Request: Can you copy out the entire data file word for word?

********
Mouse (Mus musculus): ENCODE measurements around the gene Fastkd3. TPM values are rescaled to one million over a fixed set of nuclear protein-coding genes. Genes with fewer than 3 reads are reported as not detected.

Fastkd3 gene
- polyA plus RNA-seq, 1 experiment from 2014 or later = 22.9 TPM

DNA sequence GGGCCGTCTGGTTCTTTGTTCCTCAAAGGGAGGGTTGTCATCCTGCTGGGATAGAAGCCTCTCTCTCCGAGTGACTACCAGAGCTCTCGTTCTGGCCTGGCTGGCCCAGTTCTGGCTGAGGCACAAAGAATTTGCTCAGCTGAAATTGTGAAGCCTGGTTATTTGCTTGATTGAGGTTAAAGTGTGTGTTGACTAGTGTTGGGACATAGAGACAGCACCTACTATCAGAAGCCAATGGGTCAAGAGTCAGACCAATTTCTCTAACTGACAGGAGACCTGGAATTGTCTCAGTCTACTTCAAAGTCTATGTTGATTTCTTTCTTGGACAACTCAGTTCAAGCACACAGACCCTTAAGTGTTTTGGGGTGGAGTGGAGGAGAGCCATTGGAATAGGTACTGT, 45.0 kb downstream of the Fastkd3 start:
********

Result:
Mouse (Mus musculus): ENCODE measurements around the gene Fastkd3. TPM values are rescaled to one million over a fixed set of nuclear protein-coding genes. Genes with fewer than 3 reads are reported as not detected.

Fastkd3 gene
- polyA plus RNA-seq, 1 experiment from 2014 or later = 22.9 TPM

DNA sequence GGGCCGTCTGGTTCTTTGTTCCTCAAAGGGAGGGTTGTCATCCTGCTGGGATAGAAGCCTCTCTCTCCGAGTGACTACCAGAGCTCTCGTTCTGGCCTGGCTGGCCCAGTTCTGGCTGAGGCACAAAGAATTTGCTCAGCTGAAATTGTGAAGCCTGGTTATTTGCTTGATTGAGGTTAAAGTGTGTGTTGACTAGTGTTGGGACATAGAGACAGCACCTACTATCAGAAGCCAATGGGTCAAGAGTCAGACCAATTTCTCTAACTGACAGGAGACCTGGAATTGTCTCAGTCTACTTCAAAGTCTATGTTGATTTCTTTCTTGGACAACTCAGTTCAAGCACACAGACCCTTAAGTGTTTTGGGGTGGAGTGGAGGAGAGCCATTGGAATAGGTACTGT, 45.0 kb downstream of the Fastkd3 start: